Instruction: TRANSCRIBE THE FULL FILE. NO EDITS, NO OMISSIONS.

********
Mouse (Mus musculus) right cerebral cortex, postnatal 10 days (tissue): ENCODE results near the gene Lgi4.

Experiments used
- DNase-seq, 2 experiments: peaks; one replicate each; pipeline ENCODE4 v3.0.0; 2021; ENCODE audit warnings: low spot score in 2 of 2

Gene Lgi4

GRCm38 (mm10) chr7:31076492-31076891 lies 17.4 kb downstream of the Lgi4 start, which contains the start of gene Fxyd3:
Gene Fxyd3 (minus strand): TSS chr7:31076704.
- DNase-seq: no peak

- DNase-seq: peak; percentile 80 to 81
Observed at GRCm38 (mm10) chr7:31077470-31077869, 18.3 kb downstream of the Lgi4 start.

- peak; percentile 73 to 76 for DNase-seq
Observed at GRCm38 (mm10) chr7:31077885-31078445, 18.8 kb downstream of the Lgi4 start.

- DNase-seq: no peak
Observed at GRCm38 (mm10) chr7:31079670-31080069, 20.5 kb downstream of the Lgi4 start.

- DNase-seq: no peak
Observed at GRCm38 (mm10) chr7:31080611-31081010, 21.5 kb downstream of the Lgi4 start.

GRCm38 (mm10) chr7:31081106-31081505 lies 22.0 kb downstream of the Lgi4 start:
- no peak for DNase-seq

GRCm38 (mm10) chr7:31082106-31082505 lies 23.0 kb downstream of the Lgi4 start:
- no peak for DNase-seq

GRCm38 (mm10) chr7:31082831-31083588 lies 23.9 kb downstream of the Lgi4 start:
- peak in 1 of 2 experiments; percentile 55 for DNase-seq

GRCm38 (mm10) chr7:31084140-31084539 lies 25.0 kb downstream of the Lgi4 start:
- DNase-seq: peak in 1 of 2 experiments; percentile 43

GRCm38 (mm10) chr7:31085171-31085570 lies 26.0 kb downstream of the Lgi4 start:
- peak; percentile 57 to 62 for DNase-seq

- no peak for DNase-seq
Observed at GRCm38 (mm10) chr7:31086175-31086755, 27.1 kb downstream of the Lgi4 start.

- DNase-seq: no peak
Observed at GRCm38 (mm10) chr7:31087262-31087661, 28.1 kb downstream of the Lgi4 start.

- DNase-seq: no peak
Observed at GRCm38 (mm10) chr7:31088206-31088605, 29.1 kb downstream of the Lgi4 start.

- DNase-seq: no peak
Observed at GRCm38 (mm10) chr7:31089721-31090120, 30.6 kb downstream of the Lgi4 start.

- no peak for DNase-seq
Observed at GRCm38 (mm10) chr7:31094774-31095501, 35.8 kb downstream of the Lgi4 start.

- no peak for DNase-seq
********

Mouse (Mus musculus) right cerebral cortex, postnatal 10 days (tissue): ENCODE results near the gene Lgi4.

Experiments used
- DNase-seq, 2 experiments: peaks; one replicate each; pipeline ENCODE4 v3.0.0; 2021; ENCODE audit warnings: low spot score in 2 of 2

Gene Lgi4

GRCm38 (mm10) chr7:31076492-31076891 lies 17.4 kb downstream of the Lgi4 start, which contains the start of gene Fxyd3:
Gene Fxyd3 (minus strand): TSS chr7:31076704.
- DNase-seq: no peak

- DNase-seq: peak; percentile 80 to 81
Observed at GRCm38 (mm10) chr7:31077470-31077869, 18.3 kb downstream of the Lgi4 start.

- peak; percentile 73 to 76 for DNase-seq
Observed at GRCm38 (mm10) chr7:31077885-31078445, 18.8 kb downstream of the Lgi4 start.

- DNase-seq: no peak
Observed at GRCm38 (mm10) chr7:31079670-31080069, 20.5 kb downstream of the Lgi4 start.

- DNase-seq: no peak
Observed at GRCm38 (mm10) chr7:31080611-31081010, 21.5 kb downstream of the Lgi4 start.

GRCm38 (mm10) chr7:31081106-31081505 lies 22.0 kb downstream of the Lgi4 start:
- no peak for DNase-seq

GRCm38 (mm10) chr7:31082106-31082505 lies 23.0 kb downstream of the Lgi4 start:
- no peak for DNase-seq

GRCm38 (mm10) chr7:31082831-31083588 lies 23.9 kb downstream of the Lgi4 start:
- peak in 1 of 2 experiments; percentile 55 for DNase-seq

GRCm38 (mm10) chr7:31084140-31084539 lies 25.0 kb downstream of the Lgi4 start:
- DNase-seq: peak in 1 of 2 experiments; percentile 43

GRCm38 (mm10) chr7:31085171-31085570 lies 26.0 kb downstream of the Lgi4 start:
- peak; percentile 57 to 62 for DNase-seq

- no peak for DNase-seq
Observed at GRCm38 (mm10) chr7:31086175-31086755, 27.1 kb downstream of the Lgi4 start.

- DNase-seq: no peak
Observed at GRCm38 (mm10) chr7:31087262-31087661, 28.1 kb downstream of the Lgi4 start.

- DNase-seq: no peak
Observed at GRCm38 (mm10) chr7:31088206-31088605, 29.1 kb downstream of the Lgi4 start.

- DNase-seq: no peak
Observed at GRCm38 (mm10) chr7:31089721-31090120, 30.6 kb downstream of the Lgi4 start.

- no peak for DNase-seq
Observed at GRCm38 (mm10) chr7:31094774-31095501, 35.8 kb downstream of the Lgi4 start.

- no peak for DNase-seq